When faced with a reduction in force, employees who are out ondon’t enjoy greater protection than other employees. For example, being on does not exclude an employee from being considered for the RIF. That would give those on leave rights above and beyond those of other employees.
Recent case: Kim Wolpert worked in sales for Abbott Laboratories. When she became pregnant, she took maternity leave under the FMLA. While she was out,planned a reduction in force.
A supervisor created a spreadsheet on which he ranked employees based on their performance scores. But the formula he used contained an error, so employees with high scores actually ended up ranking below employees with the lowest scores. As a result, Wolpert was on the cut list.
She was allowed to take the rest of her maternity leave, but then was terminated after.
Meanwhile, the supervisor discovered that his spreadsheet was wrong. But rather than reverse the RIF, Abbott Labs left things alone.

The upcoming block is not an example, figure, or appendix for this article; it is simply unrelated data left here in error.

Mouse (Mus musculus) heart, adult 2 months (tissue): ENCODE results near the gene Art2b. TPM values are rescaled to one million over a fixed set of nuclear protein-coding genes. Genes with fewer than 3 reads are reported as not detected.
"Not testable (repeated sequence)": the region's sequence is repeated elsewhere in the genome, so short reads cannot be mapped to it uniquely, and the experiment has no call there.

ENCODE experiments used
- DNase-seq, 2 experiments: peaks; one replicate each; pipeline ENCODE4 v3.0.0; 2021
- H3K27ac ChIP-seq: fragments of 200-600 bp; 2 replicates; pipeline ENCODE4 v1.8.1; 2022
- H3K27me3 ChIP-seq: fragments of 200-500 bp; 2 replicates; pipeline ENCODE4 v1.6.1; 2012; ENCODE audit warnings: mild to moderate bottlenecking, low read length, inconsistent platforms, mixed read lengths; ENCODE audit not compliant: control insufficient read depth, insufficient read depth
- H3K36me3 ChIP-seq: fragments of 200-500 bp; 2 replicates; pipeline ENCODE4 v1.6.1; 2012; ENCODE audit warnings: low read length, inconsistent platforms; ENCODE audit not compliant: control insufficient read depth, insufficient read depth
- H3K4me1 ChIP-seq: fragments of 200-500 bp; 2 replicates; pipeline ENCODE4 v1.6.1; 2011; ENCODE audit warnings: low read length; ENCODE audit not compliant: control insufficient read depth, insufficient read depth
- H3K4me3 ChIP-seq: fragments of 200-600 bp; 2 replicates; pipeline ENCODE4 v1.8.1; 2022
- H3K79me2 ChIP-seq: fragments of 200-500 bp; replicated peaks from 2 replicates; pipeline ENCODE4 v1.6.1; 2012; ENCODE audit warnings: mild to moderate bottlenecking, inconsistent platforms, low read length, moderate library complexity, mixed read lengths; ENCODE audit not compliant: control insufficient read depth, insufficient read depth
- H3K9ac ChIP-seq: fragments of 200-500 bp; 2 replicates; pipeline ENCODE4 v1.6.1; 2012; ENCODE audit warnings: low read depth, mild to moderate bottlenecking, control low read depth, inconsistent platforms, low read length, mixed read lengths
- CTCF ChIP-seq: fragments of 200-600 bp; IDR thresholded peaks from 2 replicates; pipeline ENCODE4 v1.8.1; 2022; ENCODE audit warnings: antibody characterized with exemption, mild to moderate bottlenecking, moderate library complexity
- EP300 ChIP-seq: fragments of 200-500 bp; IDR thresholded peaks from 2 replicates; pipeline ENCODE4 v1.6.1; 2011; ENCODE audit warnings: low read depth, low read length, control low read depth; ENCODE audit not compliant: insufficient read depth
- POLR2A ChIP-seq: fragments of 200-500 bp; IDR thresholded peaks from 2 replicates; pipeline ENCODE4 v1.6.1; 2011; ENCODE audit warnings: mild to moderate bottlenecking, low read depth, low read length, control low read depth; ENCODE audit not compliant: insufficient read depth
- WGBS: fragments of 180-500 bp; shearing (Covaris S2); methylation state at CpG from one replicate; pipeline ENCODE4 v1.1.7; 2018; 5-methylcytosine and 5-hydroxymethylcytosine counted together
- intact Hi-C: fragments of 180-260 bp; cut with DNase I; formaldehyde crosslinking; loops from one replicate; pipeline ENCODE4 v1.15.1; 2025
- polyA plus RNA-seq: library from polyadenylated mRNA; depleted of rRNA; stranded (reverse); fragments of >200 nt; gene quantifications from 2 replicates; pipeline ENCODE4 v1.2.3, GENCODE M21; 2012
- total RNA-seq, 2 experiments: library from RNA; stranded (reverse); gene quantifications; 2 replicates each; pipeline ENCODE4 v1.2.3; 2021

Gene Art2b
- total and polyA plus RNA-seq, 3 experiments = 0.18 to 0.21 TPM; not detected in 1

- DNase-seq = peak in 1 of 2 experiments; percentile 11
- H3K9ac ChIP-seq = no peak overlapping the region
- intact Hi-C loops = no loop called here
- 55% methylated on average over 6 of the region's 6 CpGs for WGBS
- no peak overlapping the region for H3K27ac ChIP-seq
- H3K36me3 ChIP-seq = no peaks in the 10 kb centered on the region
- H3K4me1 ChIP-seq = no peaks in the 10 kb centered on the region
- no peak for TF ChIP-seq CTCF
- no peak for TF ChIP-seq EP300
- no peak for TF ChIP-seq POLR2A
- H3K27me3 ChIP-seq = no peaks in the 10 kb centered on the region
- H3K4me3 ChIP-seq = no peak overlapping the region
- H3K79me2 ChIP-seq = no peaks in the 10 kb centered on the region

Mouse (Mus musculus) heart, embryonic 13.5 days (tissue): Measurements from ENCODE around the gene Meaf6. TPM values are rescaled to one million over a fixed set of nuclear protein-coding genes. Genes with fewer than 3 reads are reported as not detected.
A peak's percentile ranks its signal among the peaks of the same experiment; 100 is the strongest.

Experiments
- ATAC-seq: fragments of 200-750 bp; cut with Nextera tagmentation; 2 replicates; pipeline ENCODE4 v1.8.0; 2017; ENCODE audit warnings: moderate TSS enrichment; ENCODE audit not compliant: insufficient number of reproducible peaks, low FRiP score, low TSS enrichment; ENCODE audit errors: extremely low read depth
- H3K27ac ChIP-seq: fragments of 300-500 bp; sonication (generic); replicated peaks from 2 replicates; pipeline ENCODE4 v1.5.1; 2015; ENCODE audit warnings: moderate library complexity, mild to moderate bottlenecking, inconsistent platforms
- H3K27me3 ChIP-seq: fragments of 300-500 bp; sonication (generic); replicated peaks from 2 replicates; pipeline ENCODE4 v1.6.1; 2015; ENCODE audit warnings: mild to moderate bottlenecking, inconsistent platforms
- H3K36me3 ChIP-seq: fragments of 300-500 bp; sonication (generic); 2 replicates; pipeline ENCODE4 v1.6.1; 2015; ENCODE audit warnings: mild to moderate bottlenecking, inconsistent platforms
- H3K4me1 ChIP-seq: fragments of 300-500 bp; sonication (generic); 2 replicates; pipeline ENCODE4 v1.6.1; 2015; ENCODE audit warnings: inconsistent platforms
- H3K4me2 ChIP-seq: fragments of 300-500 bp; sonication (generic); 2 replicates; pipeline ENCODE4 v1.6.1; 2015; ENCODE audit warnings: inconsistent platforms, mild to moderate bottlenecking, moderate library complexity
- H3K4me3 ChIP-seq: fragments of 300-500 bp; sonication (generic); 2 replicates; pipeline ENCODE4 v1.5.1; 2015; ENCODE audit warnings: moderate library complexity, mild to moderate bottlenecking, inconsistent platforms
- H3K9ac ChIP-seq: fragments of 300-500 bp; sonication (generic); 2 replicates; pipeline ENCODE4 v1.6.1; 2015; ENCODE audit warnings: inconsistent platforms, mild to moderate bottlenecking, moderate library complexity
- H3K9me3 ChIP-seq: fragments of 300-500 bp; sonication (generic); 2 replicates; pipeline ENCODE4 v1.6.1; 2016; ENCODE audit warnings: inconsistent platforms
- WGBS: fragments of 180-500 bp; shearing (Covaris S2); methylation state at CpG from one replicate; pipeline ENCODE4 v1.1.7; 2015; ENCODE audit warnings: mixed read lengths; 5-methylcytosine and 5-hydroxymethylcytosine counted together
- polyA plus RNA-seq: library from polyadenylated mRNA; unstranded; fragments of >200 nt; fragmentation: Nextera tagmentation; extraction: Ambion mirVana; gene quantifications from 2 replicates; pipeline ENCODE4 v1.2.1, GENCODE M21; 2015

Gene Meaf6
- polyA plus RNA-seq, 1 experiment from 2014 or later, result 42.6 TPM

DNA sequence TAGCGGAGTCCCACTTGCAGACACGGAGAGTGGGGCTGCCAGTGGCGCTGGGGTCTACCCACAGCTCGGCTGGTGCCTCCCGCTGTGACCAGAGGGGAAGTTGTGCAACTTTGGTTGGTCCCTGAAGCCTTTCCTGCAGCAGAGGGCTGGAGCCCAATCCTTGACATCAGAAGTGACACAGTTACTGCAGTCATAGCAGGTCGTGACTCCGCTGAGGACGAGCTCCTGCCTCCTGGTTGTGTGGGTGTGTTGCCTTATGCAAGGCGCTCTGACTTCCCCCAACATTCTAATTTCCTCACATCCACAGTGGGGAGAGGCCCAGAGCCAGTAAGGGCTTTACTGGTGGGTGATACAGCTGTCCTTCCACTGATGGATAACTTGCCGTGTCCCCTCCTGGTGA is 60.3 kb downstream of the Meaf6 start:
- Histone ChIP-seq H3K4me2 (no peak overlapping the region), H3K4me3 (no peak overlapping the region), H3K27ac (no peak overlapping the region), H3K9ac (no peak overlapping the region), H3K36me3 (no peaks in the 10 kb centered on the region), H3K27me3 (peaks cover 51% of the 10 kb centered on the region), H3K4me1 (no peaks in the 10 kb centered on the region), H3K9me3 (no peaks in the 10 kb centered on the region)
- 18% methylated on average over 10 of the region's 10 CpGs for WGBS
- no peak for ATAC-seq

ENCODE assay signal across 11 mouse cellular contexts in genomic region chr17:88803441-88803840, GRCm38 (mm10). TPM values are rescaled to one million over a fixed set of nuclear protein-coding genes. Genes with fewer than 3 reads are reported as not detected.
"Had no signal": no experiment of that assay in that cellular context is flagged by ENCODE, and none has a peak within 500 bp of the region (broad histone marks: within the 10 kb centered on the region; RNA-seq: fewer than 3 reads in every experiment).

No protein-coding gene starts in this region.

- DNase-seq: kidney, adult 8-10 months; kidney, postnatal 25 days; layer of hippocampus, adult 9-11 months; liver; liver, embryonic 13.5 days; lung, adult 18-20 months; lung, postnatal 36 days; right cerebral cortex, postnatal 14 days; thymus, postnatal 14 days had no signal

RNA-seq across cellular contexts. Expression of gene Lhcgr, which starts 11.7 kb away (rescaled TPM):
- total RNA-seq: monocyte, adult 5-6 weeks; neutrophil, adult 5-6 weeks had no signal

Wolpert sued, alleging she had been targeted because she was on FMLA leave.
Abbott argued that wasn’t the case, but that Wolpert and several others lost their jobs because of an error in the spreadsheet.
The court agreed that the error was a neutral factor that affected all high-scoring employees whether they were on FMLA leave or not. It tossed out Wolpert’s lawsuit. (Wolpert v. Abbott Laboratories, No. 08-4849, DC NJ, 2011)
Final note: Wolpert still has a claim pending. She testified that she missed out on a promotion before the RIF was implemented because another manager had an anti-pregnancy bias. She argued that if she had been promoted, she never would have been riffed. The court said that claim could go to trial.
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